Early this morning, research firm Strategy Analytics told the world (the world that reads press releases at 5 a.m.) that it had more than one billion smartphones in its collective pockets. One in seven people owned a smartphone in the third quarter of 2012, according to Strategy Analytics (SA). What’s more, it could be less than three years until the world hit the two billion smartphone mark.
Neat, huh? But if you were seeking more data about who has those phones, what kind of phones they are, and what’s driving the sales, you would need to pay for Strategy Analytics’ full report, which goes for $6,999. You can pull a few more insights out of Strategy Analytics and its executive director, Neil Mawston by reading some of the press takes on SA’s news. The main growth potential, for example, is in “BRIC nations”: Brazil, Russia, India, China. But there’s a lot of information missing about a really big number.
Here’s what you can get for free by looking elsewhere:
Half of U.S. phone sales are smartphones now: According to Nielsen. More than two-thirds of phone buyers in the first quarter of 2012 were buying smartphones, so expect that half to jump up to around 60 percent by year’s end.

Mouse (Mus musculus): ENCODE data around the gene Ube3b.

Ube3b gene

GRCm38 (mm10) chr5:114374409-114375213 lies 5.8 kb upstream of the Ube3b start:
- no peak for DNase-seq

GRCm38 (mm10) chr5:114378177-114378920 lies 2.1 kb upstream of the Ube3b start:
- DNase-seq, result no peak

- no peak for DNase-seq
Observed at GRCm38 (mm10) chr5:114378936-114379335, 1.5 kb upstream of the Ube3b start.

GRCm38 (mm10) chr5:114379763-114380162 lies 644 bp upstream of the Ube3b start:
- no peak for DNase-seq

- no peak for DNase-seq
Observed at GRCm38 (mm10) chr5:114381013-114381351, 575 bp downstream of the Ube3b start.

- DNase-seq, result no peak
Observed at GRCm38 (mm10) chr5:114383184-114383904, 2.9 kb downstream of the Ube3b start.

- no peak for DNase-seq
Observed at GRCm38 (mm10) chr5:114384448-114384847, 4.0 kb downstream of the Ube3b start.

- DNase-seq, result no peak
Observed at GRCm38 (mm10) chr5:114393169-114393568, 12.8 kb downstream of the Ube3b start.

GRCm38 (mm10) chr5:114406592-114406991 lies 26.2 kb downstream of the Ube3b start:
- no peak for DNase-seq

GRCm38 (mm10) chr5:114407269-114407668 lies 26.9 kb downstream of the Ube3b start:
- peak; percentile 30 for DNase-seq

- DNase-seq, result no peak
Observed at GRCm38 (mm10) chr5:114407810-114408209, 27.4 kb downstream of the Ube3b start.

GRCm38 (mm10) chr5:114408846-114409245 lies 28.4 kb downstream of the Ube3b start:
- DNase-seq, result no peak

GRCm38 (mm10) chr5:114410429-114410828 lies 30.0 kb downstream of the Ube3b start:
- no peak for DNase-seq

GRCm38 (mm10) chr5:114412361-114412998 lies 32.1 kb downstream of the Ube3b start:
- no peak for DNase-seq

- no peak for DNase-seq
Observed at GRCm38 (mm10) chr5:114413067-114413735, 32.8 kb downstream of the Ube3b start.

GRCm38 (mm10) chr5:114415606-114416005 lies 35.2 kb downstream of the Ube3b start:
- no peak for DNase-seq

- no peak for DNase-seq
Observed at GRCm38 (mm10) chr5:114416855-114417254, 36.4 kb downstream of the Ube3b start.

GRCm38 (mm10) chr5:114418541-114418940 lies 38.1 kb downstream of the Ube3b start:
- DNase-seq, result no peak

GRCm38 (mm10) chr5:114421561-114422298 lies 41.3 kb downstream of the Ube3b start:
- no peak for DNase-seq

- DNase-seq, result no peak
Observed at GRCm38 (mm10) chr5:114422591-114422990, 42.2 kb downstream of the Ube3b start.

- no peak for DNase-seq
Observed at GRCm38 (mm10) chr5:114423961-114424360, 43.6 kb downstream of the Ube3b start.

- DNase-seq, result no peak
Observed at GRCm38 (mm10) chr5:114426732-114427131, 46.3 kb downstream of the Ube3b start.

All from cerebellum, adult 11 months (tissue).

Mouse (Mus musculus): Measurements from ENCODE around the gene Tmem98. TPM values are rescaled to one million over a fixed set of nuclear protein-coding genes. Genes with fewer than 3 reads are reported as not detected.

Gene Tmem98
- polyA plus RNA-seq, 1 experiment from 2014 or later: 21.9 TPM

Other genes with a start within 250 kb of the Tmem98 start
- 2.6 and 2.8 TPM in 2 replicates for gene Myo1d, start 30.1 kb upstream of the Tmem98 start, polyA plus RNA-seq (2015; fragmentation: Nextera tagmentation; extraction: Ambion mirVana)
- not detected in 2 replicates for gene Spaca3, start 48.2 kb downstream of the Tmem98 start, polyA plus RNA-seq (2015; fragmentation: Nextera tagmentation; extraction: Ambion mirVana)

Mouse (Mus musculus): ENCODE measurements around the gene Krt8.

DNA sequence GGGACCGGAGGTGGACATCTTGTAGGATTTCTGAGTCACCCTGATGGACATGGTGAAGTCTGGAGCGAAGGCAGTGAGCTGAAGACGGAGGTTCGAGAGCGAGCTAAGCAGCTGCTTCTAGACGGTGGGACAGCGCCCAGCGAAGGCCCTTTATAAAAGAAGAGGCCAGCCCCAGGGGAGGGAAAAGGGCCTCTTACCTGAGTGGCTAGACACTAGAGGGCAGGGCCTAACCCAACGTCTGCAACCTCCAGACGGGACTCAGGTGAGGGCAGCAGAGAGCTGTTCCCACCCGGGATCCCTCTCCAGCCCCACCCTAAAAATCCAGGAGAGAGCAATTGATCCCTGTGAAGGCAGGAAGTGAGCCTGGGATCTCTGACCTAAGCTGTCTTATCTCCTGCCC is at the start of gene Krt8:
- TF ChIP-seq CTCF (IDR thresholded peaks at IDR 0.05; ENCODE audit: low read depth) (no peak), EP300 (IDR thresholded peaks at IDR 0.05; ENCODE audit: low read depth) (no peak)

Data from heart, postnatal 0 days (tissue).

Smartphones took 27 percent of photos in 2011: As the NPD Group measures it. That’s up from 17 percent in 2010, and traditional cameras dropped just about as fast in photo share, from 52 percent in 2010 to 44 percent in 2011.
85.9 million people shopped on their phones in July 2012: As measured by comScore. Which means that four out of five smartphones checked out products at, mostly, Amazon, but also Target, the Apple Store, and other online retailers.
BlackBerrys are barely a force at all: As the New York Times detailed last week, BlackBerry has fallen off the face of a cliff, market-wise, now holding less than 5 percent of the smartphone market, down from 50 percent three years ago. Even in realms where the BlackBerry should be standing strong, workers are forcing compatibility for the iPhones and Android phones their competitors are using.
Photo by Karen Roe on Flickr.